Sunday, January 20, 2013

Good Game?

Greetings Gentlereaders,

I've been thinking about a concept for a while and Son of Horus and A. brought it up in a way that I think framed it well.  Specifically, I've been thinking about what it means to have played a good game.  Saying "good game" after a game wraps up is almost obligatory in gaming and sport but, if we want to figure out how to grow and improve our hobby, we need to understand what we mean when we say "good game."

Full disclosure time, I come from a diverse gaming, sport, and academic background.  I've played defensive line, wrestled, and ran track in high school and I can tell you that even when there were a lot of the same people on each team, the attitude was different each season.  When I came up to university I was introduced to gaming and took to it, thanks to people like Ishmael and Godfrey among a dozen others and the attitude was much different.

A battlefield I love more than any in the 41st millenium.
While I was in sports there was a coach who ordered us all to improve our performance. Normally I chafe against authority directing individuals, but I didn't when it came to sport because alongside that authority telling us what to do was an individual drive to improve ourselves.  The unity of desire to improve was what made our team into something that was even decent, and I miss that attitude sometimes.  I didn't like losing, but on the gridiron and the wrestling mat I didn't see the match as about who won.  I tried to win to help my team, but for me it was about the agon, the contest that pitted will against will.  If I was able to say I truly put everything I had into the match I could hold my head high.

When I first came into gaming I was introduced to a very casual environment of Magic and Warhammer gaming.  I remember seeing decks that were designed to repeatedly attach and detach enchantments to return creatures to their owner's hands and decks that tried to create thousands of squirrels.  These friends would throw in cards just to see what they would do; one game lasted three hours because everyone had to choose every target randomly. These were people who just loved spending time with each other and brought cards to have something to do.  My joy in watching them was to see the interplay between decks and the comedy that happened with my friends.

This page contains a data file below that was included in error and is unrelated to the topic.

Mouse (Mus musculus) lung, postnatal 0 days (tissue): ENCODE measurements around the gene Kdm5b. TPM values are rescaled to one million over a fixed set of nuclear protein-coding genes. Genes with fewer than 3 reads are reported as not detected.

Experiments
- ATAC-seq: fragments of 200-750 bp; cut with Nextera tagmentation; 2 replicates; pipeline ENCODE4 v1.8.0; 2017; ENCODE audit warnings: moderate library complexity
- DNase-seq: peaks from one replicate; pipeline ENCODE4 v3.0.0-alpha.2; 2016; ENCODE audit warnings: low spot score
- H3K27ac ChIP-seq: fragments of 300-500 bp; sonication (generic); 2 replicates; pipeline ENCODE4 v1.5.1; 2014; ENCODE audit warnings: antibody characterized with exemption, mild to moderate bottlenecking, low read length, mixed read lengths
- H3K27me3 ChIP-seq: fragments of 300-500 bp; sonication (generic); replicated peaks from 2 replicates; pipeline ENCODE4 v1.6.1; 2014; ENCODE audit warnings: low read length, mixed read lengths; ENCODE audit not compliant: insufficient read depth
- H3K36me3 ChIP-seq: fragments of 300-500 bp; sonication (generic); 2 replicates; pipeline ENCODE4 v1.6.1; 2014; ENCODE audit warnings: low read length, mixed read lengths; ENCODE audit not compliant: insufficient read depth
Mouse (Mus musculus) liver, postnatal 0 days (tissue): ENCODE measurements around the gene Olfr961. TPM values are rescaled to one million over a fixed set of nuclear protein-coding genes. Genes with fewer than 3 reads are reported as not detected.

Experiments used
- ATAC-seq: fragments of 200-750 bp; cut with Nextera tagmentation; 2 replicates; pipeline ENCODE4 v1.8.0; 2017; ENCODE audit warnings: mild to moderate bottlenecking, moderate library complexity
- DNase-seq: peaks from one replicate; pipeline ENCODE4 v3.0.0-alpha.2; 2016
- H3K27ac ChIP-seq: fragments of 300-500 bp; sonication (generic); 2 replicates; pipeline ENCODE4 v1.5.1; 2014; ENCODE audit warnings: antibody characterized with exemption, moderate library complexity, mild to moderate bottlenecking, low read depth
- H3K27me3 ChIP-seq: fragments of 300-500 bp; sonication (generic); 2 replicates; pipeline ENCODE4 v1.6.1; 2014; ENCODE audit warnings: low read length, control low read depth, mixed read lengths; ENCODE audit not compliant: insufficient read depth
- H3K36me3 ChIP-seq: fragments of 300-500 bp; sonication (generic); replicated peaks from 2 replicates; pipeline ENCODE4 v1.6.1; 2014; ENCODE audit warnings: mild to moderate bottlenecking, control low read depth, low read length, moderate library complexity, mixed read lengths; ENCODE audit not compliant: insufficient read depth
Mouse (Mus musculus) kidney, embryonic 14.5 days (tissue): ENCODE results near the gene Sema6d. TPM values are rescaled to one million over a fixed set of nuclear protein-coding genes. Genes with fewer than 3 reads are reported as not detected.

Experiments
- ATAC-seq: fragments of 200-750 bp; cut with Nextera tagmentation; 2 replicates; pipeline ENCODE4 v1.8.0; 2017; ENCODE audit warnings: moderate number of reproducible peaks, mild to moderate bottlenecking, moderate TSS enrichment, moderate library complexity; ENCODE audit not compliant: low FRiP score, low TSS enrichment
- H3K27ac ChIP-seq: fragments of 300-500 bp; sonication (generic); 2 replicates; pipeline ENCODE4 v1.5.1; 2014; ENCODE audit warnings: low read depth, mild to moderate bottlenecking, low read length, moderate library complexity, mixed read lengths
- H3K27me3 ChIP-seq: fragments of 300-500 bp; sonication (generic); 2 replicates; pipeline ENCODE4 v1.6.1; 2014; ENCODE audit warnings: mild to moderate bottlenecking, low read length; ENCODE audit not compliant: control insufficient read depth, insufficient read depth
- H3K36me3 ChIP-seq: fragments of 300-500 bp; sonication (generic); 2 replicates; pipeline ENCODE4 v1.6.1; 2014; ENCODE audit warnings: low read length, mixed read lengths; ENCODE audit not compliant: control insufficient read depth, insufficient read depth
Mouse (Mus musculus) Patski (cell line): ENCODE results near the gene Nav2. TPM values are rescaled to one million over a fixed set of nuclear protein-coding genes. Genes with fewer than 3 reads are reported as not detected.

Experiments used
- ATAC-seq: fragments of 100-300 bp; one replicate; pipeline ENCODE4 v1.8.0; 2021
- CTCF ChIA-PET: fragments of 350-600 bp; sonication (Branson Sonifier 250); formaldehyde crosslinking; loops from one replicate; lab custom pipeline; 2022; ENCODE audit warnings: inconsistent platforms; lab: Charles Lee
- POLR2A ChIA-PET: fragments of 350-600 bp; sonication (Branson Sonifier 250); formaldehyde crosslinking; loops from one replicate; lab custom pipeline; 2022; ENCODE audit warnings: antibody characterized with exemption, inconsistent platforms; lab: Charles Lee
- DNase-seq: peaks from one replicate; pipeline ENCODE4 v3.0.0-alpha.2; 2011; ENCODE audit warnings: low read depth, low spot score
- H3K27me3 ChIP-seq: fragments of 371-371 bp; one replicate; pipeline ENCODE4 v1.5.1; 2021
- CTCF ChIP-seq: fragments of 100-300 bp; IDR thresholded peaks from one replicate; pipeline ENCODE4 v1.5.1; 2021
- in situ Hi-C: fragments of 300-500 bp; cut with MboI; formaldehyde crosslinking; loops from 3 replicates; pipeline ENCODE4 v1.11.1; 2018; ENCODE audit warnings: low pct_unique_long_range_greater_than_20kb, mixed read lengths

Guess the picture captioned itself...
I've seen a lot of types of gamers since then and I've changed myself.  I don't see that these two attitudes are necessarily in conflict, but they tend to be viewed as such.  Son of Horus said this in the comments to my last article, regarding tournaments: "if you win, then that's great, but it's not something you should focus on at the exclusion of all else, and particularly not at the exclusion of other people having a good time."  I agree with him on both points, but with some conditions.  I agree that tournaments, on the whole, are not about winning so much as socializing, but I disagree with him about the games.  I see a tournament game as a situation where you test the skills you've developed and pit your mind against the mind of your opponent.  Dice confound this effort, but part of the test is how you adapt to adversity.

In regard to how you relate to your opponent, I think that's a very difficult matter to quantify.  We all have our own idea of what a "good game" is, so it's hard to understand what you opponent is looking to get out of the game.  We all know about the Win-At-All-Costs (WAAC) gamer; we've probably met someone we would call a WAAC player.  The problem isn't that these people want to win, or even that they want to try to crush their opponents on the gaming table.  The problem is how they act to reach that goal.  WAAC gamers have a reputation for being curt and browbeating their opponents to win any dipute.  I support these gamer's desire to come out the victor, but I do not condone their attitude in doing so.

Any gamer should treat their opponent better than they would like to be treated themselves, whether or not they expect to receive the same treatment.  I will play to win, but winning has no value if I cannot say I acted honorably throughout.  I think we can accept all types of gamers in our hobby as long as we can agree on a code of etiquette for gaming and try to align our expectations.

I'm Underground Heretic and I get to live with that every day.


  1. Any game I play is a good game. Seems like there is so little time for the 40ks lately.

    1. I'm in the same boat Nick. Hope we both can get some games in.

  2. I've come to realize that more often than not, I am the only thing which truly impedes my ability (and that of my opponent as well) to have had a good game, generally owing more to my demeanor than much of anything else. That's not to say that a few things beyond my control may not influence such, but ultimately this game " about 1% what happens and 99% how you react to it."

    1. I think this was hiding in my brain when I wrote my next post. Thanks man, you're pretty right.